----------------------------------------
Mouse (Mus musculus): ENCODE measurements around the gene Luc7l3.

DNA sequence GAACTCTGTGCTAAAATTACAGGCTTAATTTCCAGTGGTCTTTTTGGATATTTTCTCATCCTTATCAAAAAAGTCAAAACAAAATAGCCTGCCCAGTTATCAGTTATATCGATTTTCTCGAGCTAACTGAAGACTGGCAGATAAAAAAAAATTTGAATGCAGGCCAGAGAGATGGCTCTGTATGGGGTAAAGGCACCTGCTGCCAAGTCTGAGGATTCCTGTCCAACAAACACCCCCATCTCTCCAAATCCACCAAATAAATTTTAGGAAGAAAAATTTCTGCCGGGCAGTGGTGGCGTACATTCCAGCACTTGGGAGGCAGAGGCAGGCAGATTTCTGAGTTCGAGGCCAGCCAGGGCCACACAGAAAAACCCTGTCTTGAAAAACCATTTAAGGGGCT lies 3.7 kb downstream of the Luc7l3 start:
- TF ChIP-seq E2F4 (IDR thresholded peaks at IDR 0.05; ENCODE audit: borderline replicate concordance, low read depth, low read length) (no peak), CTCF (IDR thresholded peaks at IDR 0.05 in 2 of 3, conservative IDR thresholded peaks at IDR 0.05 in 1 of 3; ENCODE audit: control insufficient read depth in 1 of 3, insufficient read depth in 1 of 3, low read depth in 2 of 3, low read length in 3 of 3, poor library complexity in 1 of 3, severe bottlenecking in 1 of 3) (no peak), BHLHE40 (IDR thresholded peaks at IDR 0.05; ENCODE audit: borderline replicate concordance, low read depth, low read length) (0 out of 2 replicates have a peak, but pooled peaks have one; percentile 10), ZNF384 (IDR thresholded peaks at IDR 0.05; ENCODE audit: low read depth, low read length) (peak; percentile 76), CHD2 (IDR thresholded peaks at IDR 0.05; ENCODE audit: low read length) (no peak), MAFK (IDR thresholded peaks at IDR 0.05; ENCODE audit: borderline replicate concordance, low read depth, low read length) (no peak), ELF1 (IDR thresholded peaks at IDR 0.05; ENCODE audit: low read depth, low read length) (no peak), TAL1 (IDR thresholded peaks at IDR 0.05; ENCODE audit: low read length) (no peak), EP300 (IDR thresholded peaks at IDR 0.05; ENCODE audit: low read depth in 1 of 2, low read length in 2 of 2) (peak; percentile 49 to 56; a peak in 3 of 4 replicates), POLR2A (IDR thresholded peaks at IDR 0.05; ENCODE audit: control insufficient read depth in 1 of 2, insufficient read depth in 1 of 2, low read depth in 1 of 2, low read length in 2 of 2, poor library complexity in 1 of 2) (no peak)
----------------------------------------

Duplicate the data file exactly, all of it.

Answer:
Mouse (Mus musculus): ENCODE measurements around the gene Luc7l3.

DNA sequence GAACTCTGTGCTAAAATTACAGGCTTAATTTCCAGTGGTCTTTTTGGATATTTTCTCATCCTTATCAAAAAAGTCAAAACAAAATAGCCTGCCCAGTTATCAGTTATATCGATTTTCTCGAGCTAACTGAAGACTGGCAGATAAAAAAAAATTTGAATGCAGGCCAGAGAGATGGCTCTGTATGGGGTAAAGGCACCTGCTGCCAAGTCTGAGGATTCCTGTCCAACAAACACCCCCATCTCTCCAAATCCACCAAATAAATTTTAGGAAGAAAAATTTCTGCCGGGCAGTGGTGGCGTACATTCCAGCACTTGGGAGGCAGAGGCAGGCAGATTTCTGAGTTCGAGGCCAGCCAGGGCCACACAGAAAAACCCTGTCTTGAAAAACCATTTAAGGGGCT lies 3.7 kb downstream of the Luc7l3 start:
- TF ChIP-seq E2F4 (IDR thresholded peaks at IDR 0.05; ENCODE audit: borderline replicate concordance, low read depth, low read length) (no peak), CTCF (IDR thresholded peaks at IDR 0.05 in 2 of 3, conservative IDR thresholded peaks at IDR 0.05 in 1 of 3; ENCODE audit: control insufficient read depth in 1 of 3, insufficient read depth in 1 of 3, low read depth in 2 of 3, low read length in 3 of 3, poor library complexity in 1 of 3, severe bottlenecking in 1 of 3) (no peak), BHLHE40 (IDR thresholded peaks at IDR 0.05; ENCODE audit: borderline replicate concordance, low read depth, low read length) (0 out of 2 replicates have a peak, but pooled peaks have one; percentile 10), ZNF384 (IDR thresholded peaks at IDR 0.05; ENCODE audit: low read depth, low read length) (peak; percentile 76), CHD2 (IDR thresholded peaks at IDR 0.05; ENCODE audit: low read length) (no peak), MAFK (IDR thresholded peaks at IDR 0.05; ENCODE audit: borderline replicate concordance, low read depth, low read length) (no peak), ELF1 (IDR thresholded peaks at IDR 0.05; ENCODE audit: low read depth, low read length) (no peak), TAL1 (IDR thresholded peaks at IDR 0.05; ENCODE audit: low read length) (no peak), EP300 (IDR thresholded peaks at IDR 0.05; ENCODE audit: low read depth in 1 of 2, low read length in 2 of 2) (peak; percentile 49 to 56; a peak in 3 of 4 replicates), POLR2A (IDR thresholded peaks at IDR 0.05; ENCODE audit: control insufficient read depth in 1 of 2, insufficient read depth in 1 of 2, low read depth in 1 of 2, low read length in 2 of 2, poor library complexity in 1 of 2) (no peak)